Primary care gets catch-up in latest AMGA compensation survey.
Over the years, one of the common and nearly constant refrains in physician compensation and reimbursement has been related to the promise of increasing reimbursement, and therefore compensation, for cognitive-based specialties, particularly primary care. In fact, if one refers to the original implementation of Medicare Resource-Based Relative Value Scale, which was a move away from charge-based reimbursement, at least one intent was that the methodology would lead to more fair payment and compensation for those practicing in primary care.
Up until this past year, one would be hard pressed to reach a consensus on whether or not this change in reimbursement methodology has materialized into anything other than a different manner of paying for physician services, leaving the ranking of physician compensation by specialty virtually unchanged.This point is evident when analyzing statistics from the AMGA Medical Group Compensation and Productivity Survey, which clearly show that of the specialties we have consistently tracked, the highest and lowest paid specialties have remained relatively constant for the last 10 years.
While one year does not make a trend, the results of the 2023 AMGA Medical Group Compensation and Productivity Survey suggest that in 2022, finally, primary care physician compensation increased at a level far greater than the other specialties. Why and how did this happen?
In 2021, right on the heels of the COVID-19 pandemic, the U.S. Centers for Medicare and Medicaid Services (CMS) implemented a new coding regimen and weighting for outpatient evaluation and management (E/M) codes. This reweighting led to an increase in work Relative Value Units (wRVUs) production for any and all physicians who utilized an outpatient E/M code. The greatest increases accrued to primary care physicians, as they have the highest use of the affected and new codes. With this change, it was anticipated that cognitive specialties and primary care physicians, specifically, would see their revenue and therefore compensation increase accordingly.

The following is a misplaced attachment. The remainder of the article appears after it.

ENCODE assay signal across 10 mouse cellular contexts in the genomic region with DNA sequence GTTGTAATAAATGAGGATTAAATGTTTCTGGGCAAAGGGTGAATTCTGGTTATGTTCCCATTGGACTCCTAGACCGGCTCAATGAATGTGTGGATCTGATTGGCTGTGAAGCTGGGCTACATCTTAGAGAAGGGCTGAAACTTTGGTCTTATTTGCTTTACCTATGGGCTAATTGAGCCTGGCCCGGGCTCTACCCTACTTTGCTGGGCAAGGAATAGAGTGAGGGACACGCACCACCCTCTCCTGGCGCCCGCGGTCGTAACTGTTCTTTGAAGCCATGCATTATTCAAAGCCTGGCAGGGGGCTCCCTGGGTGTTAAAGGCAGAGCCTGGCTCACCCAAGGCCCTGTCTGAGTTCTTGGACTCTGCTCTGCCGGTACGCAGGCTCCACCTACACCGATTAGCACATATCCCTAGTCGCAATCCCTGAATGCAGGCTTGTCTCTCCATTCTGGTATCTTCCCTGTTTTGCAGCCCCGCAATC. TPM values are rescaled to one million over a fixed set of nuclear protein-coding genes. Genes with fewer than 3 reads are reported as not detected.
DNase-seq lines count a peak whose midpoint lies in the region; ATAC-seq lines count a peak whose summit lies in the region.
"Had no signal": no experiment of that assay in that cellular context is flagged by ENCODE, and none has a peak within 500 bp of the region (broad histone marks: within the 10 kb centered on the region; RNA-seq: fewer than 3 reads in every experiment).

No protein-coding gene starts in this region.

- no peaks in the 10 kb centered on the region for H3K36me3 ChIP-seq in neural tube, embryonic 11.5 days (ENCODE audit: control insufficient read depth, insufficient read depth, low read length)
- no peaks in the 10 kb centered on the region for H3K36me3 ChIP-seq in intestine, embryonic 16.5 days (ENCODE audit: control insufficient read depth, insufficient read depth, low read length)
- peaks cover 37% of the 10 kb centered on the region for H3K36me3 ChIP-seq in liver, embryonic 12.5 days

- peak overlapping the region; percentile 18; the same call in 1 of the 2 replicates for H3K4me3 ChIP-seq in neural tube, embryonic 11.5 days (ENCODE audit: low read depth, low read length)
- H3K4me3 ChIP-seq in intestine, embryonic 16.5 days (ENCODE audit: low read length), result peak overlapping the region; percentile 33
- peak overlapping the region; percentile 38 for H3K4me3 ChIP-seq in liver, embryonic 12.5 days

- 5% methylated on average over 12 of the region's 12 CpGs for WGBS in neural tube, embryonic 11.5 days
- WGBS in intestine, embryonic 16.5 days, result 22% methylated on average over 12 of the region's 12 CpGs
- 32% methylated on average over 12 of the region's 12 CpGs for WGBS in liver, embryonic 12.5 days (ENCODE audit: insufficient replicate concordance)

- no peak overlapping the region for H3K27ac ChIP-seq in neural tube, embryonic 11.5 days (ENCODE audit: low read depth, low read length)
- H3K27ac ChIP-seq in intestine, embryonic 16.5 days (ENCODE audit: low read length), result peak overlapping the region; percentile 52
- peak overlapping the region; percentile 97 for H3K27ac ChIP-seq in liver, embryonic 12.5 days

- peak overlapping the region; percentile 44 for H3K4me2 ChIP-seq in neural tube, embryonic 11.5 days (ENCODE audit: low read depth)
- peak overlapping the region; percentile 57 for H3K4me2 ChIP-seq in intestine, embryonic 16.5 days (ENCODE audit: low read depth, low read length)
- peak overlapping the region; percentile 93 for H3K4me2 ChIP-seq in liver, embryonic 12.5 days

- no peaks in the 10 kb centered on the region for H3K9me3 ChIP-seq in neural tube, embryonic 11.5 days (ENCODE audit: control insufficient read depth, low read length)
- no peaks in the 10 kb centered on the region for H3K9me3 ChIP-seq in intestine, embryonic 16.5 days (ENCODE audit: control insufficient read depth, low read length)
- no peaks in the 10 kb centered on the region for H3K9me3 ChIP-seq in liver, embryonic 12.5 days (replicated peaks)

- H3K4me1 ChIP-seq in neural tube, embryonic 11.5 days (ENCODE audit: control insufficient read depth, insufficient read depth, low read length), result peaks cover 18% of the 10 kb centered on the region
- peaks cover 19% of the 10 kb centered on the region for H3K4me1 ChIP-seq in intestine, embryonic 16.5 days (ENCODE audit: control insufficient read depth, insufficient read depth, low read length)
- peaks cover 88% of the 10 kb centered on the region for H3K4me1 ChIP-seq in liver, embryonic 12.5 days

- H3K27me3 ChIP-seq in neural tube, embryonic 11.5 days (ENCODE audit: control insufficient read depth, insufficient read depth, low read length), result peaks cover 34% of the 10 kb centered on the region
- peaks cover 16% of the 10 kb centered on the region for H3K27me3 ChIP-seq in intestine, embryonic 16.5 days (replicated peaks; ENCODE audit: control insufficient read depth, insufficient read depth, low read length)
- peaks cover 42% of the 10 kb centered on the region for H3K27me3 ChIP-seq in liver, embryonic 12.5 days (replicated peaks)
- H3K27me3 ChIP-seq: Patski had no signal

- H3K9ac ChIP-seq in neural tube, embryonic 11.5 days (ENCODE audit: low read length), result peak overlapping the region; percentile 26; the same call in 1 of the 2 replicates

Given that the change was implemented on Jan. 1, 2021, the vast majority of our nation’s medical groups were still in the throes of COVID-19, and they certainly did not have the ability to implement new physician compensation plans that would switch their plans from the pre-2021 to 2021 CMS E/M coding regimen. I think most of us have been holding our breath related to the question of if the changes finally make their way into compensation plans in 2022, which would be seen in the 2023 survey results.
And for once the answer is yes. In the 2023 survey results, we find that compensation adjusted, as is depicted in the diagrams below:
Primary care, with its 6.1% increase, received double or triple the increases seen in medical and surgical specialty average increases. Further, if we look at the changes that have occurred from 2019-2020, 2020-2021, and 2021-2022, we find that primary care has for once realized increases that are substantial and above that of other specialties.
This increase couldn’t have occurred at a more needed time. Health care organizations are struggling with the impending physician shortage. Nowhere is this more evident than in primary care. There is an extremely limited supply of primary care physicians, and new innovators/disrupters are chipping away at that supply. There are more options than ever for primary care physicians, everything from urgent care to palliative/hospice care to retail conglomerates to focused Medicare Advantage networks.
The change in reimbursement and compensation trends mentioned above may mean we are finally making good on the promises made over the years. Can we conclude that the trend will continue? No, but at least for now, let’s celebrate one year of increased growth of compensation in primary care.
Fred Horton, MHA, is president of AMGA Consulting. He has more than 20 years of experience working inside the health care industry, including serving as CEO of several large multispecialty medical groups and integrated health systems.
Tables and graphs for this article were created by AMGA Consulting.